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Who’s Still Hungry (For Risk)?

All in all, not a bad day.

If you really wanted to (and I don’t, but I had to conjure up something for you folks) you could make the argument that Monday was just what the doctor ordered for a market that’s become accustomed to dramatic moves in either direction.

That is, just a solid gain to kick off the new week – nothing to write home about, but enough to lend credence to the idea that there’s still some lingering appetite for risk after Friday’s rally.

Small-caps led the way with the Russell logging a seventh gain in eight sessions, a positive sign for obvious reasons.

Russell

(Bloomberg)

This is some pretty solid outperformance and marks a stark contrast with how things played out in H2 2018:

RusselRatio

(Bloomberg)

At one point, futures had rallied more than 5% off the overnight lows hit ahead of Friday’s payrolls/Powell rally.

ES

(Bloomberg)

The sector breakdown for Monday on the S&P shows more risk appetite.

MapMonday

(Bloomberg)

Meanwhile, high yield is in the midst of a pretty powerful rally. Friday was the best day for the US junk index in four years and spreads tightened again on Monday.

HYHR

(Bloomberg)

You’re seeing the same thing in leveraged loans, where the benchmark has rebounded after a non-stop plunge in the last two months of 2018. Both HYG and BKLN have logged multiple impressive sessions of late, in what is probably short covering but could be interpreted as a sign that the worst is behind us – at least if you’re looking at risky credit.

HYGBKLN

(Bloomberg)

Of course that’s yet to manifest itself in inflows, but one step at a time I suppose.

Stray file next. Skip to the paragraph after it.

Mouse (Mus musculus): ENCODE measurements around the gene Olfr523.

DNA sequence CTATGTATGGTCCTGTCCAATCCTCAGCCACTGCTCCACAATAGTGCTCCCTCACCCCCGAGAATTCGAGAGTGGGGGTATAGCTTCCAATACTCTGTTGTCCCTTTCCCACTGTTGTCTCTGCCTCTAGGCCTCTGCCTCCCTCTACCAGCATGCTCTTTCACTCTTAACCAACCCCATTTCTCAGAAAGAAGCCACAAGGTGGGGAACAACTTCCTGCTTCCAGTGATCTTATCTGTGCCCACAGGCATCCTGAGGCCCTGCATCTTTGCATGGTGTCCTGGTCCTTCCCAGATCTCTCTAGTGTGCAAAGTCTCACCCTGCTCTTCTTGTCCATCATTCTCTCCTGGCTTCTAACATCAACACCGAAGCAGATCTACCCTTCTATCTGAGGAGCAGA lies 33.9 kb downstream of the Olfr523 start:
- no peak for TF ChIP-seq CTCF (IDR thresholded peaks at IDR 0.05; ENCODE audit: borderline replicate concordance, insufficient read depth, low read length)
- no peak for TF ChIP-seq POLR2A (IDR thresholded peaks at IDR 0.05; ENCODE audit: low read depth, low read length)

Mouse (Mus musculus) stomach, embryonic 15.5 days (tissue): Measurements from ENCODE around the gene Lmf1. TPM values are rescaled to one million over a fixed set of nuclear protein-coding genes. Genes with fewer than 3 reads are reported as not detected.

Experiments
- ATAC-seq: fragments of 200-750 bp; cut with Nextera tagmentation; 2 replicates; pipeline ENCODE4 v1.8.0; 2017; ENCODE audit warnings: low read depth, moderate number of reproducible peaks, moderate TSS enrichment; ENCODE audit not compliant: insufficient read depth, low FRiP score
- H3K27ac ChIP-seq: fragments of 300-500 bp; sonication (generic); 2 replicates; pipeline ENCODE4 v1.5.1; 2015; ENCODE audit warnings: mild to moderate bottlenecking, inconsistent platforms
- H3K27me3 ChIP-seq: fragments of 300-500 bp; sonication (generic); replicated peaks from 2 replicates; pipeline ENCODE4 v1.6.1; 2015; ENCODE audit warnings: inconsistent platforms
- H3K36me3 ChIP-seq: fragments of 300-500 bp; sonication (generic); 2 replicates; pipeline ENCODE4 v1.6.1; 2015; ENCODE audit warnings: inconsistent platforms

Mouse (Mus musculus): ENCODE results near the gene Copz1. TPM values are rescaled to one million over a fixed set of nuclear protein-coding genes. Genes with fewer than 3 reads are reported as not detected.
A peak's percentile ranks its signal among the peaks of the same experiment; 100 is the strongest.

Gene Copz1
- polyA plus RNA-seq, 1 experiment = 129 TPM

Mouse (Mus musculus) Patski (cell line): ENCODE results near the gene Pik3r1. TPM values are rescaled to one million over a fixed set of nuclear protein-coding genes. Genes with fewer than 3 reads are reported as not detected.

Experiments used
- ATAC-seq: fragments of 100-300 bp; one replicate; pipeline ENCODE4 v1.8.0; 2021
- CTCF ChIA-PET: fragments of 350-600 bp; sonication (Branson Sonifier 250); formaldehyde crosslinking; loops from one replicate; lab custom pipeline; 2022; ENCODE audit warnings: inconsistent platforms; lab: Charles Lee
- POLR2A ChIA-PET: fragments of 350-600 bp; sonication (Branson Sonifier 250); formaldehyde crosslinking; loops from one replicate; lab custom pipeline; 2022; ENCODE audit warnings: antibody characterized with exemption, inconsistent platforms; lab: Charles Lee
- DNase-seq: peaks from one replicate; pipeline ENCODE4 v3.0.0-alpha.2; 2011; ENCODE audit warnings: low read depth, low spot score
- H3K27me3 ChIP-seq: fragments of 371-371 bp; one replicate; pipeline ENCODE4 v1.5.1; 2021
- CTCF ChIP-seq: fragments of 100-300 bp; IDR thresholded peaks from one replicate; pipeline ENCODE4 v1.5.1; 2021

For the time being, dollar weakness is a good thing to the extent it helps EM and crude and reflects a dovish Fed pivot rather than acute concerns about D.C. gridlock and an imminent downturn in the domestic economy. The Bloomberg gauge is down three days in a row and is sitting at its lowest levels since October.

DollarHR

(Bloomberg)

Crude is up six days in a row, reflecting dollar weakness, resurgent risk appetite, news that the Saudis are planning to cut exports and yada yada.

crude

(Bloomberg)

All of this comes as both Washington and Beijing attempt to send positive signals about purported “progress” on trade (e.g., more “soybean” headlines, etc.). Hanging over it all is the ongoing US government shutdown which shows no signs of being resolved.

Trump is set to address the nation on Tuesday night in what I’m sure will be a truly absurd spectacle complete with belabored rambling about the relative merits of “steel slats” versus “concrete”. If he decides to use emergency powers to get the ball rolling on construction, that would likely be a risk-off catalyst as it would set the stage for all manner of hand-wringing on Capitol Hill and, obviously, legal fights.

Tune in – the ratings will be tremendous.


 

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